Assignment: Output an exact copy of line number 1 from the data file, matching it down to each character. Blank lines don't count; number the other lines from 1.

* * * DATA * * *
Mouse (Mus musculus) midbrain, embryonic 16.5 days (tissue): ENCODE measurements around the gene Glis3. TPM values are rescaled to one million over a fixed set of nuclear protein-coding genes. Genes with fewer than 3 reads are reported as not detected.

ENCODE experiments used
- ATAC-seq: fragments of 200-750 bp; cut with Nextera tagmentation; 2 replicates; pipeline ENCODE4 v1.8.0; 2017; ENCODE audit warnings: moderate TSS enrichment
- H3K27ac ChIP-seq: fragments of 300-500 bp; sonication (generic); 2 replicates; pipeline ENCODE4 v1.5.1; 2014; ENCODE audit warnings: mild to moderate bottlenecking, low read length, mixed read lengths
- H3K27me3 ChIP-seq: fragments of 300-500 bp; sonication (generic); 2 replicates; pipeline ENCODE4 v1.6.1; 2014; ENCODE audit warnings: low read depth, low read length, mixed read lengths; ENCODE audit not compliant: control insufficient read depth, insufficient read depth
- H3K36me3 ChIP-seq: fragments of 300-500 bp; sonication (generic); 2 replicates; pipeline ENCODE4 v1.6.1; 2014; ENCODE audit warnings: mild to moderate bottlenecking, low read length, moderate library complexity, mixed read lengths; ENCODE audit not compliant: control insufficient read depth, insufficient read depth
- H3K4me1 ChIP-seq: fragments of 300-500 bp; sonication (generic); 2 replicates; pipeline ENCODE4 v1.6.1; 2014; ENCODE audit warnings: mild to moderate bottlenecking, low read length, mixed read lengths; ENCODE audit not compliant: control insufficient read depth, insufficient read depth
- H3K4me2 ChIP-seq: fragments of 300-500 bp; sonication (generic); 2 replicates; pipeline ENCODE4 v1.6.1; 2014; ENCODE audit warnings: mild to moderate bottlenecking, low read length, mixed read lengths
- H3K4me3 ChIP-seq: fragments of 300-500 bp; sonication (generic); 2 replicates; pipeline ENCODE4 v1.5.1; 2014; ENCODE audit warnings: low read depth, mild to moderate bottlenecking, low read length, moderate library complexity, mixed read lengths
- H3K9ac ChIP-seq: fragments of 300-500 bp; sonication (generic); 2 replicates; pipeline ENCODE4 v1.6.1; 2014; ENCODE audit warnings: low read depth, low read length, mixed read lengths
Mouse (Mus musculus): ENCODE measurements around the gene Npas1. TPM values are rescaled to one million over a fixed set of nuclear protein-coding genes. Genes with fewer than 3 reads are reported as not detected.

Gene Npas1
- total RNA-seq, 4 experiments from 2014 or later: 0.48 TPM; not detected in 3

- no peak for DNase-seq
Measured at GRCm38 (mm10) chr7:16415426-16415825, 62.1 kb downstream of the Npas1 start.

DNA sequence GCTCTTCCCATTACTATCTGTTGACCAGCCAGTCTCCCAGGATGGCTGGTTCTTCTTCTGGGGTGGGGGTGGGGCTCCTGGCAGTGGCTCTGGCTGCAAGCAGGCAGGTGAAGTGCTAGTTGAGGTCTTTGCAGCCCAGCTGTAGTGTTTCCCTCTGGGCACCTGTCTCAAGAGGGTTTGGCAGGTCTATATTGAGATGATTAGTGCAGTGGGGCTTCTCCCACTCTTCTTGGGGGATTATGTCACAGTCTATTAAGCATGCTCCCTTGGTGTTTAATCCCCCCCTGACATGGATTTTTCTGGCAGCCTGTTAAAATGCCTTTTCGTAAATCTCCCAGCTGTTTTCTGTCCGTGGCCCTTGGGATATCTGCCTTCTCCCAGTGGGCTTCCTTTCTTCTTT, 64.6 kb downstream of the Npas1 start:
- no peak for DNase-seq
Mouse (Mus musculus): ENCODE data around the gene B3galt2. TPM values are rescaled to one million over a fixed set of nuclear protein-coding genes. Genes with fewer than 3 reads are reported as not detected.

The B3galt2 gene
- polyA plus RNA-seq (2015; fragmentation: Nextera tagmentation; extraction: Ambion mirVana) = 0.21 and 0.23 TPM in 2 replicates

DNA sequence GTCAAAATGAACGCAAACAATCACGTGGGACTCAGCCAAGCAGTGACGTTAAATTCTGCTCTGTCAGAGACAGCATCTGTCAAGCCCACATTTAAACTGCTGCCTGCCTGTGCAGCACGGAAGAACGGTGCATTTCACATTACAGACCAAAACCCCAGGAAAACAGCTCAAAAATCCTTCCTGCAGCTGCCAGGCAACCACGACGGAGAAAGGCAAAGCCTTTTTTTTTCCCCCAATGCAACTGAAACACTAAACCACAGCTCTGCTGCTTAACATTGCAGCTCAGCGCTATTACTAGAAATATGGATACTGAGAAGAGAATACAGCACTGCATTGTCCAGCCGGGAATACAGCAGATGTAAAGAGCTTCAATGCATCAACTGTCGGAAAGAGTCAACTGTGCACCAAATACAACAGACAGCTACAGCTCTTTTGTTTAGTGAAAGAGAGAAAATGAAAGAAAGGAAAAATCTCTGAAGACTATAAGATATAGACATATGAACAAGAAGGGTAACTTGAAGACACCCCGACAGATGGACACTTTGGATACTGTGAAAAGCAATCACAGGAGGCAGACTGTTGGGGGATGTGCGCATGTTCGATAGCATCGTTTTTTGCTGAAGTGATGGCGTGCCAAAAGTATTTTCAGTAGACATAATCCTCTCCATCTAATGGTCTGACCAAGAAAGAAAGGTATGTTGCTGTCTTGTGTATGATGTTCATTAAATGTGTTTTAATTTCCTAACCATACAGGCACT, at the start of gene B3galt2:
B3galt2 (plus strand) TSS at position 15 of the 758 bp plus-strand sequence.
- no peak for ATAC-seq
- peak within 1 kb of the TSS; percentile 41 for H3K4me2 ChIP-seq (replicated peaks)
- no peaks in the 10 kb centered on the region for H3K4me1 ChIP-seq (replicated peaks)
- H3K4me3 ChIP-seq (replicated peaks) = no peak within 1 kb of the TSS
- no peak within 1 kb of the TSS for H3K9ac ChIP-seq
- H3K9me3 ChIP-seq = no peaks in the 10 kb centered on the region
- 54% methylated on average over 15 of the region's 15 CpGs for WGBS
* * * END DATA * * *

Mouse (Mus musculus) midbrain, embryonic 16.5 days (tissue): ENCODE measurements around the gene Glis3. TPM values are rescaled to one million over a fixed set of nuclear protein-coding genes. Genes with fewer than 3 reads are reported as not detected.